Copywriter Jobs: Career Facts

If you are considering copywriter jobs, you may be interested in knowing some career facts about this particular field in order to determine if it is something you really want to pursue.

Education

Although you do not technically have to have any particular formal education to work in this field, a company will be more apt to hire you if you have a degree in Journalism, English or Communications. Also, any continuing education courses you have taken in writing will be beneficial. In addition, you might consider taking a home study or online copywriting course in order to help you learn more about this particular business.

Job Description

Most copywriters are responsible for helping to create, develop and produce effective advertising pieces. They usually work closely with an art director and are expected to come up with slogans and catch-phrases. They are also expected to provide the verbiage for things like:

  • Brochures
  • flyers
  • newsletters
  • posters
  • press releases
  • mailers
  • radio or television scripts
  • web pages

Sometimes copywriters will help cast actors and models for their promotions. They also work closely with typographers, photographers, designers, and printers in order to make sure the finished product is correct.

When working for an ad agency, copywriters can expect to have some of the following duties:

  • meet with clients to their assess their advertising needs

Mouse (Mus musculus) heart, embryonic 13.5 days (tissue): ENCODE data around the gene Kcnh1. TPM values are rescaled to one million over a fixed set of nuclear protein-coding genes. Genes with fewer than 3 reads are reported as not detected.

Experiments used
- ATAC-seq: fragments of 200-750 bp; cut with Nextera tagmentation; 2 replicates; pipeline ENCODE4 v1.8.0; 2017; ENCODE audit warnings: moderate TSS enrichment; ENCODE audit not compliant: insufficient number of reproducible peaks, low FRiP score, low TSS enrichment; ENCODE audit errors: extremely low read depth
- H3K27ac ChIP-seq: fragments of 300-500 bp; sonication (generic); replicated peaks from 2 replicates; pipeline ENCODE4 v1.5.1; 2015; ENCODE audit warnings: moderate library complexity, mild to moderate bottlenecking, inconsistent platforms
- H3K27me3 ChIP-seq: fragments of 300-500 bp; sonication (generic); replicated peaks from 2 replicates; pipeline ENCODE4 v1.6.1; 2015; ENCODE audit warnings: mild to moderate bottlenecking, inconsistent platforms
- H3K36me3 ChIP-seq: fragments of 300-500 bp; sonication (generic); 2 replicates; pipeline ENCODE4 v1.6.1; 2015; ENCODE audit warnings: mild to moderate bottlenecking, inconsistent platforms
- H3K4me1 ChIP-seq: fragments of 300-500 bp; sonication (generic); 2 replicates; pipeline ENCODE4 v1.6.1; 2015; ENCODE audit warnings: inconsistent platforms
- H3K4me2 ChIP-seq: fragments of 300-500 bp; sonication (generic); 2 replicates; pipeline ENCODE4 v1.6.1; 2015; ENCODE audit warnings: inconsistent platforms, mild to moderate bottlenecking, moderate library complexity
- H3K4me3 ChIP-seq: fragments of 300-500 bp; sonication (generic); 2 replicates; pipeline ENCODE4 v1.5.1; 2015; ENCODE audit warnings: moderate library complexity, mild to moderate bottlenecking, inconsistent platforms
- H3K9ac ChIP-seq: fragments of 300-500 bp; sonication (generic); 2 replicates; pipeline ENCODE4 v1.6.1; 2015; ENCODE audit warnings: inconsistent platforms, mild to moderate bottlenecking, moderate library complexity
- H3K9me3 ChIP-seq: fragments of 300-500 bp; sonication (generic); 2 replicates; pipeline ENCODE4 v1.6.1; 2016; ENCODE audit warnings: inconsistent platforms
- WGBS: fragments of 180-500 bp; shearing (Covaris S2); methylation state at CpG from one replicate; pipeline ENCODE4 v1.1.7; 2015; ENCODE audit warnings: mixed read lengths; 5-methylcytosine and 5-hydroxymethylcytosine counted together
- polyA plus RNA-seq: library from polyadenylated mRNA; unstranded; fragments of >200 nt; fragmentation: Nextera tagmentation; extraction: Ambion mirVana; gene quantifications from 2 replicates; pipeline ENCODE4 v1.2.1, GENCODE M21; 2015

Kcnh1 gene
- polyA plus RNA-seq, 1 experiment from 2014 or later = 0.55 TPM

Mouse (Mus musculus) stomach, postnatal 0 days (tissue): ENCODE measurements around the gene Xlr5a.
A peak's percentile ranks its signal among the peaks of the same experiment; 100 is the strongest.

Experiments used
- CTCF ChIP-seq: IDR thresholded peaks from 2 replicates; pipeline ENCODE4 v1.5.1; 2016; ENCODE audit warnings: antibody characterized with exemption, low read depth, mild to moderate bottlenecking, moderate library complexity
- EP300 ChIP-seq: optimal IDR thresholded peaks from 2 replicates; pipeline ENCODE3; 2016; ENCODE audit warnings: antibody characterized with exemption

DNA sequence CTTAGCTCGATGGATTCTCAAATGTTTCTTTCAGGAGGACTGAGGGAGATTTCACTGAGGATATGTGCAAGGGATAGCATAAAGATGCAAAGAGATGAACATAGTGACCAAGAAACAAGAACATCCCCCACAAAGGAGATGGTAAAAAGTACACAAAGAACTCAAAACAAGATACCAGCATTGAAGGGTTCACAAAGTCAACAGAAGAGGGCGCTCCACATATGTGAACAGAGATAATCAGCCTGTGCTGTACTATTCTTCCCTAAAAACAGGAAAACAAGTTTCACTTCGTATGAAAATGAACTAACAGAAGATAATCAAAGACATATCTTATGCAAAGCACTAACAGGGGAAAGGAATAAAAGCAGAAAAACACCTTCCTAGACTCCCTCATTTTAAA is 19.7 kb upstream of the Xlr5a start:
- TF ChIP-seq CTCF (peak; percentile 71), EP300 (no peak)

• brainstorm ideas
  • work with others on the team to create materials make revisions as requested
  • meet deadlines
  • proof copy for correct spelling and grammar
  • oversee campaigns to completion
  • ensure that vendors complete their tasks on time.

 Salary, Hours, and Advancement

A typical salary for a copywriter is between $40,000 and $60,000. Most people in this profession usually work Monday through Friday from 9 a.m. to 5 p.m., with about an hour for lunch.

If you are a copywriter who is just starting out, you will probably be placed in a junior level position, but you can advance to higher level if you work hard and do a good job.

Ultimately, your top level position will be a senior level copywriter, unless the company you work for offers management positions. In that case, you could then become a manager of the other copywriters within the company.

Freelance Opportunities

If you decide you don’t want to work for a company but would rather work for yourself as a freelancer, you might want to consider specializing in a specific niche. Doing so will set you apart from other copywriters as an expert in your field. Many industries require copywriters, some of which include:

  • health care
  • manufacturing
  • mortgage and real estate
  • banking
  • law
  • retail sales and industry

Being able to specialize in a type of writing like press releases, blogs, articles, etc. can also help you earn more money, especially once you are good at writing them because it will take you less time to write.